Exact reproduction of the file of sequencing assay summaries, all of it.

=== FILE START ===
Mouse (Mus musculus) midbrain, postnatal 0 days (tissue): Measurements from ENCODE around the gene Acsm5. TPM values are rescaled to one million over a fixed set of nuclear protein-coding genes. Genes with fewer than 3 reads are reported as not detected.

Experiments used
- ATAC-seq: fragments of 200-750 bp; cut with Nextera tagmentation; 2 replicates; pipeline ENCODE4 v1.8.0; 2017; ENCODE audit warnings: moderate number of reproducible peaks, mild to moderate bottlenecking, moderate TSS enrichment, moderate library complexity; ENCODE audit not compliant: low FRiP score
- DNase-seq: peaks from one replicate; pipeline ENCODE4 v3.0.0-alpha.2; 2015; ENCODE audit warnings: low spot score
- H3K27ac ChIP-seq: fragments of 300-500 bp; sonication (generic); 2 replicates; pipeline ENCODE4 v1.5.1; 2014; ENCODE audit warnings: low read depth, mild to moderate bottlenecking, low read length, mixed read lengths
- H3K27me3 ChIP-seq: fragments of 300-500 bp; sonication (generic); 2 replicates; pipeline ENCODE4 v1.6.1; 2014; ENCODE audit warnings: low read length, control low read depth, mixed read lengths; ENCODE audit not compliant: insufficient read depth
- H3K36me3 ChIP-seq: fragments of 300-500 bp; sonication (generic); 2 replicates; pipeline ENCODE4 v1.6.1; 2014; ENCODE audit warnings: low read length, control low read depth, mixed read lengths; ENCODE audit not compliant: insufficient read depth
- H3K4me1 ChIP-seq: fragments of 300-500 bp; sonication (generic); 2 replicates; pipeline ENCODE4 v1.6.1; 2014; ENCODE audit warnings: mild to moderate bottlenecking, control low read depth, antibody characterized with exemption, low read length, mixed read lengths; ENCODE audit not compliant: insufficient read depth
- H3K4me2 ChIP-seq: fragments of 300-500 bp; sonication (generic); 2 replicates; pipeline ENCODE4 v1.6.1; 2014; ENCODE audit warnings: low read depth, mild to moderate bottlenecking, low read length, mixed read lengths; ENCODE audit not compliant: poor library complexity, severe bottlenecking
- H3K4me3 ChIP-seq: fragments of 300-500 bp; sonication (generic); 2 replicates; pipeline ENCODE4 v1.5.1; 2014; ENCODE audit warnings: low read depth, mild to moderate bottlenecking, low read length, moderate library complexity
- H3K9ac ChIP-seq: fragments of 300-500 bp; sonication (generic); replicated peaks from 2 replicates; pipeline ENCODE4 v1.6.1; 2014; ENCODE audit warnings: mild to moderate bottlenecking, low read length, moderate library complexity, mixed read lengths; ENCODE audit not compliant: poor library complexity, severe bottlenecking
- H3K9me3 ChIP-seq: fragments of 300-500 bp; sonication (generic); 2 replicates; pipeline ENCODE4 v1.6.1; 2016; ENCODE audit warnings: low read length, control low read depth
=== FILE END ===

Mouse (Mus musculus) midbrain, postnatal 0 days (tissue): Measurements from ENCODE around the gene Acsm5. TPM values are rescaled to one million over a fixed set of nuclear protein-coding genes. Genes with fewer than 3 reads are reported as not detected.

Experiments used
- ATAC-seq: fragments of 200-750 bp; cut with Nextera tagmentation; 2 replicates; pipeline ENCODE4 v1.8.0; 2017; ENCODE audit warnings: moderate number of reproducible peaks, mild to moderate bottlenecking, moderate TSS enrichment, moderate library complexity; ENCODE audit not compliant: low FRiP score
- DNase-seq: peaks from one replicate; pipeline ENCODE4 v3.0.0-alpha.2; 2015; ENCODE audit warnings: low spot score
- H3K27ac ChIP-seq: fragments of 300-500 bp; sonication (generic); 2 replicates; pipeline ENCODE4 v1.5.1; 2014; ENCODE audit warnings: low read depth, mild to moderate bottlenecking, low read length, mixed read lengths
- H3K27me3 ChIP-seq: fragments of 300-500 bp; sonication (generic); 2 replicates; pipeline ENCODE4 v1.6.1; 2014; ENCODE audit warnings: low read length, control low read depth, mixed read lengths; ENCODE audit not compliant: insufficient read depth
- H3K36me3 ChIP-seq: fragments of 300-500 bp; sonication (generic); 2 replicates; pipeline ENCODE4 v1.6.1; 2014; ENCODE audit warnings: low read length, control low read depth, mixed read lengths; ENCODE audit not compliant: insufficient read depth
- H3K4me1 ChIP-seq: fragments of 300-500 bp; sonication (generic); 2 replicates; pipeline ENCODE4 v1.6.1; 2014; ENCODE audit warnings: mild to moderate bottlenecking, control low read depth, antibody characterized with exemption, low read length, mixed read lengths; ENCODE audit not compliant: insufficient read depth
- H3K4me2 ChIP-seq: fragments of 300-500 bp; sonication (generic); 2 replicates; pipeline ENCODE4 v1.6.1; 2014; ENCODE audit warnings: low read depth, mild to moderate bottlenecking, low read length, mixed read lengths; ENCODE audit not compliant: poor library complexity, severe bottlenecking
- H3K4me3 ChIP-seq: fragments of 300-500 bp; sonication (generic); 2 replicates; pipeline ENCODE4 v1.5.1; 2014; ENCODE audit warnings: low read depth, mild to moderate bottlenecking, low read length, moderate library complexity
- H3K9ac ChIP-seq: fragments of 300-500 bp; sonication (generic); replicated peaks from 2 replicates; pipeline ENCODE4 v1.6.1; 2014; ENCODE audit warnings: mild to moderate bottlenecking, low read length, moderate library complexity, mixed read lengths; ENCODE audit not compliant: poor library complexity, severe bottlenecking
- H3K9me3 ChIP-seq: fragments of 300-500 bp; sonication (generic); 2 replicates; pipeline ENCODE4 v1.6.1; 2016; ENCODE audit warnings: low read length, control low read depth